Whenever my twin teenage sons are sitting in the back of the car on the way to waterpolo, I notice just how different boys play than girls. They're constantly ribbing each other, playfighting and giving each other a 'roast'. It's in a marked contrast to how most girls of their age act and these differences have a tendency to play out in certain ways in the workplace.
Recently I was talking with Wendyl Nissen on Radio Live's Long Lunch about these differences, and just how they can cause misunderstandings in the workplace, along with some tips to help manage them. It's not that girls don't fight with their sisters or friends (because there are plenty of girls that do), it's just that the nature of fighting (or play fighting) is very different between the sexes.
In the current workplace environment, many men and women are confused just how they relate to each other in the workplace, especially in a social context, how they might joke or create camaraderie to develop a good workplace culture.
This is about men and women working together for better performance, with most men concerned how they interact with their female colleagues without causing offence, and everyone being more careful around the use of bawdy jokes, teasing and how they mentor more junior staff members.
Listen here to find out more. We'll be looking at concerns expressed by men, including "Can I give a compliment to a woman?" or "How do we manage dinner when we're working late", and concerns for women around "How do I express my boundaries without causing offence?" or "How do I sit better with conflict?"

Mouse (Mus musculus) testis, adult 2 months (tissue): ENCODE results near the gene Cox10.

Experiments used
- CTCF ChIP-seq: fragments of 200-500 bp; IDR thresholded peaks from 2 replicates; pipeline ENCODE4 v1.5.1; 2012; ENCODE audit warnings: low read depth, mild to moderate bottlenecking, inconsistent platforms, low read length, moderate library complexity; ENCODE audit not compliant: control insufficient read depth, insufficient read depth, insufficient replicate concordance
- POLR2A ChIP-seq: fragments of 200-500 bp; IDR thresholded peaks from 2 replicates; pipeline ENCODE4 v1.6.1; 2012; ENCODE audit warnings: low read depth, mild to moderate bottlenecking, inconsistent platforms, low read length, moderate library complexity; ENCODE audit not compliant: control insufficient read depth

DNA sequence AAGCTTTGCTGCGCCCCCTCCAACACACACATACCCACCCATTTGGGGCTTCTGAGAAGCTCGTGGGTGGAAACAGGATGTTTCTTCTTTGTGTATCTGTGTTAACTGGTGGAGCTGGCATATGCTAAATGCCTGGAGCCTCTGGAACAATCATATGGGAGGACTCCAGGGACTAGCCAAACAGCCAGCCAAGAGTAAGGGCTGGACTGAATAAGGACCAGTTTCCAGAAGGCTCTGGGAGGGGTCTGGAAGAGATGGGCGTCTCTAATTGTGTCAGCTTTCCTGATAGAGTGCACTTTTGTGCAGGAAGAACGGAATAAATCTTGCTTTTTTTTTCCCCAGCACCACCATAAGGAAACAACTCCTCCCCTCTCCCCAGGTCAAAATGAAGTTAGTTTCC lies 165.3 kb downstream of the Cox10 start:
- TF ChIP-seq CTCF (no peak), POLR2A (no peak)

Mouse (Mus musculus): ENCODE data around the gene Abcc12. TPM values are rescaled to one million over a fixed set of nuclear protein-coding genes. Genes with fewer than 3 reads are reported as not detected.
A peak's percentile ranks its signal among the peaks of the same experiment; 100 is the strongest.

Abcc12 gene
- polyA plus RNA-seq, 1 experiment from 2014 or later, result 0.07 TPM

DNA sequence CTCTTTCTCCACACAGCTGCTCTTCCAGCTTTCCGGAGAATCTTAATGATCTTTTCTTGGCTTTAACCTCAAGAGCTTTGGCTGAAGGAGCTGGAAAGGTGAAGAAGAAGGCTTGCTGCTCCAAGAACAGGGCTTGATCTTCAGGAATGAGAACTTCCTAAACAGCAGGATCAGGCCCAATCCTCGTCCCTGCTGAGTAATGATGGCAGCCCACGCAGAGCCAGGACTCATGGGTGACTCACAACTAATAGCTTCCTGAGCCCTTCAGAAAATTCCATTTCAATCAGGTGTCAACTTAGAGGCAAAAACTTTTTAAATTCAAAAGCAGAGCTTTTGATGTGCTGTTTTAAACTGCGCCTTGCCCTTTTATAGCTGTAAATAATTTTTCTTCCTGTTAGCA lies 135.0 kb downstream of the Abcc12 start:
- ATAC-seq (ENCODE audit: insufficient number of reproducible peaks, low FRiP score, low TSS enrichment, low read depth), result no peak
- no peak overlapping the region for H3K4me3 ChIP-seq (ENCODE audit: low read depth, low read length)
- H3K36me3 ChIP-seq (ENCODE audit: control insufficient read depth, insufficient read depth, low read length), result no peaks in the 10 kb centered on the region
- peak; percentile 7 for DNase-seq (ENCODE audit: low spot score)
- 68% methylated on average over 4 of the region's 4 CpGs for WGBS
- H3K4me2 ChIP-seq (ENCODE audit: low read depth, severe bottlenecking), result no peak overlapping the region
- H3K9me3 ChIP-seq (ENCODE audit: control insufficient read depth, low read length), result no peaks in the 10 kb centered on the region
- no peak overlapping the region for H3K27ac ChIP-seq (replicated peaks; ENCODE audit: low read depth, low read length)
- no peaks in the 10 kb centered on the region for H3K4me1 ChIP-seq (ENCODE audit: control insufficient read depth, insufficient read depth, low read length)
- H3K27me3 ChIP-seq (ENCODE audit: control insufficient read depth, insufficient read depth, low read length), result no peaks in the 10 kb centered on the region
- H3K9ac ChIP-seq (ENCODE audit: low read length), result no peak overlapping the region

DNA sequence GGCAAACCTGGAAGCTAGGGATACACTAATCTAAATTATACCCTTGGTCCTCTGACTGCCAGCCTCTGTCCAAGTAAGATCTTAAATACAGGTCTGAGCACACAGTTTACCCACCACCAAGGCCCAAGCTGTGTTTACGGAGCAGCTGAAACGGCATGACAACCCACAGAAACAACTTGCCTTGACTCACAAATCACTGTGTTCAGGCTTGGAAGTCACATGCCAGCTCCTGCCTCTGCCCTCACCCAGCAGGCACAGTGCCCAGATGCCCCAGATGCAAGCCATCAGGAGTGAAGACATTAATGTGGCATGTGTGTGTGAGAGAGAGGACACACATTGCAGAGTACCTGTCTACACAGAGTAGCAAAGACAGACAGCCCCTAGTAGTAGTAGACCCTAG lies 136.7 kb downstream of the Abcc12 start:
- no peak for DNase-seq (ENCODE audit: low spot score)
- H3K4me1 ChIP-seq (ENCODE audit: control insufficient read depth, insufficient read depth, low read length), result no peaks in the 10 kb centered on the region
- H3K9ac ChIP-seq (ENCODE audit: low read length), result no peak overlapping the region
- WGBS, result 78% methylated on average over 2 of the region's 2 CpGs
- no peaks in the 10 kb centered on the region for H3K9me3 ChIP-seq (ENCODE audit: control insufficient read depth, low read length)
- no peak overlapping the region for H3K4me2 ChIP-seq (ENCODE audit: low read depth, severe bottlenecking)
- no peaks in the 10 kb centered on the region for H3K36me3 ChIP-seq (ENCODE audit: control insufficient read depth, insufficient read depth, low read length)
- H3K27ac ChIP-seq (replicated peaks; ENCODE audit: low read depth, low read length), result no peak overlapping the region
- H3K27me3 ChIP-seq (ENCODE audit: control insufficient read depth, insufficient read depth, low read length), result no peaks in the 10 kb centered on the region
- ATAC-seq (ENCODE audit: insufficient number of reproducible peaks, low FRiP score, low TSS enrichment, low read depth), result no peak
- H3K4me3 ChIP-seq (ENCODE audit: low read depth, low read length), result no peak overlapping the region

Women and men bring valuable and different strengths to business, it's critical to business outcomes that misunderstandings between the sexes are minimised through supportive best practice structure and training techniques. Everyone needs the support and clarification around what's okay and what's not okay, with this then providing a framework within which each can thrive. When the boundaries are not established, and misunderstandings occur (often escalating from simple differences in how women and men communicate), then problems will occur.
Men too want to be part of a solution, the worst mistake is not addressing issues and then not involving both men and women as allies in creating the best outcome of high performance with good work culture and staff engagement.
If you would like help leading your diverse team for better trust, engagement and performance, using neuroscience-based techniques to leverage peoples differences to become a unifying strength, please contact us here.
To your success.